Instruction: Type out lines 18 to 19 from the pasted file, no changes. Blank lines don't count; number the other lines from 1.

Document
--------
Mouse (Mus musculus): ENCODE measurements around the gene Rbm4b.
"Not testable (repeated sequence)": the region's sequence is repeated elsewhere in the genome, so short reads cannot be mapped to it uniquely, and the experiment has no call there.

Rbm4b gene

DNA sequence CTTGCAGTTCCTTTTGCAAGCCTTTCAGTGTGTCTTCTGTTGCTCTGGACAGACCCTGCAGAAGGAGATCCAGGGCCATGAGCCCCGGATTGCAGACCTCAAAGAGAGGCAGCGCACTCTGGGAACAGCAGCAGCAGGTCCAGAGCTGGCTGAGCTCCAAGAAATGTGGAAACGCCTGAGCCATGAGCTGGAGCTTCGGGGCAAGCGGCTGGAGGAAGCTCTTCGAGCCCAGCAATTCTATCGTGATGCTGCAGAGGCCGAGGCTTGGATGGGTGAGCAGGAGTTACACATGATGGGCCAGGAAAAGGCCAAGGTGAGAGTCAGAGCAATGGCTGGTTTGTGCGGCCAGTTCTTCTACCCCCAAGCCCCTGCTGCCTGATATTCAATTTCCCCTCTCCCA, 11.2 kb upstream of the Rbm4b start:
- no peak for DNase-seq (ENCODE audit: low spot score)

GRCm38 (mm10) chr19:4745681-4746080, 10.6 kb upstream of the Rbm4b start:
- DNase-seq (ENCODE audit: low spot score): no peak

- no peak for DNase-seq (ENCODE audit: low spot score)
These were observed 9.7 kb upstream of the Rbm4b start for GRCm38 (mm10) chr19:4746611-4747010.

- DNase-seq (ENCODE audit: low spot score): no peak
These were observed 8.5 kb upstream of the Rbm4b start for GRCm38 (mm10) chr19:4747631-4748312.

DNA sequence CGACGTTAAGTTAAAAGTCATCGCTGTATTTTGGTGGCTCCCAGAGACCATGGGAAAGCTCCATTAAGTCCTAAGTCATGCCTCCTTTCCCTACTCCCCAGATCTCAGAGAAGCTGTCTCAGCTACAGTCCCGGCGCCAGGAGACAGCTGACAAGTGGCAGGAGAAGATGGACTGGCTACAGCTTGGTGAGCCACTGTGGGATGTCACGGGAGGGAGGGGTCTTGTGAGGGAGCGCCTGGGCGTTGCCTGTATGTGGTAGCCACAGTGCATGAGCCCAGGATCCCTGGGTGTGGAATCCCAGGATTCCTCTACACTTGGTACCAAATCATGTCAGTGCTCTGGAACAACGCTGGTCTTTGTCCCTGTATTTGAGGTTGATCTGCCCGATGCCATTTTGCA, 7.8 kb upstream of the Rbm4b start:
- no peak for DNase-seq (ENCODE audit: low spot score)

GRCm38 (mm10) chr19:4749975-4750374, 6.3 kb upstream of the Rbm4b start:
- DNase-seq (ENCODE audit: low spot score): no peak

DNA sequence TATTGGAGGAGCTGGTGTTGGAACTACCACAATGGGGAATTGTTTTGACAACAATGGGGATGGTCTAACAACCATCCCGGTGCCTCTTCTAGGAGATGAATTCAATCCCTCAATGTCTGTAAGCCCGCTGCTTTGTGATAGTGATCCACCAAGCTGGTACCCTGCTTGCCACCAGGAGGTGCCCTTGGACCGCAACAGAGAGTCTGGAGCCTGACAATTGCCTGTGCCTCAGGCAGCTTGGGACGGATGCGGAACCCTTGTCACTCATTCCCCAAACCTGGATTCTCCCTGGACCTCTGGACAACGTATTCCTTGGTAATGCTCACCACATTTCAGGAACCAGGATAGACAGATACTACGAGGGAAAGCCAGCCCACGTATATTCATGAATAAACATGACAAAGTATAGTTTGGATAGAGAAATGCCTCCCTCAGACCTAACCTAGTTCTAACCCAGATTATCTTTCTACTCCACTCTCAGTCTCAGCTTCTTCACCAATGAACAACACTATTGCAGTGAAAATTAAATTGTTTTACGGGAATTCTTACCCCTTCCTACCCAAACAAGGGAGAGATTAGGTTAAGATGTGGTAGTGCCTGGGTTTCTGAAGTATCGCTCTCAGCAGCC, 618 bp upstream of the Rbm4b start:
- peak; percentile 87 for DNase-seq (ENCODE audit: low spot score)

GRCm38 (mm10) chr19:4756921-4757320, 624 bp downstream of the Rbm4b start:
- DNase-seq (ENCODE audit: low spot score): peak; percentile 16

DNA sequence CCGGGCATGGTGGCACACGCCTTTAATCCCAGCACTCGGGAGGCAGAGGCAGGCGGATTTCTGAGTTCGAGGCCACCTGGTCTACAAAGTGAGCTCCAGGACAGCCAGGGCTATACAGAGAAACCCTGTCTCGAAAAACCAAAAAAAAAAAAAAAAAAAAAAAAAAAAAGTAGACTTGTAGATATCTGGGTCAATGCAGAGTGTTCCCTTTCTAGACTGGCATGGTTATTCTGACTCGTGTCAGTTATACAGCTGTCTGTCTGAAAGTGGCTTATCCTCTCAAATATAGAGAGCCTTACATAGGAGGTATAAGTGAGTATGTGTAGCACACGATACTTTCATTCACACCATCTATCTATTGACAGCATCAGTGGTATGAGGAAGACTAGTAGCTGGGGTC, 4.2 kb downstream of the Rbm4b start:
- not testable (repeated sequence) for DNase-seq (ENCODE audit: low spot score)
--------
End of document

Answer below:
GRCm38 (mm10) chr19:4756921-4757320, 624 bp downstream of the Rbm4b start:
- DNase-seq (ENCODE audit: low spot score): peak; percentile 16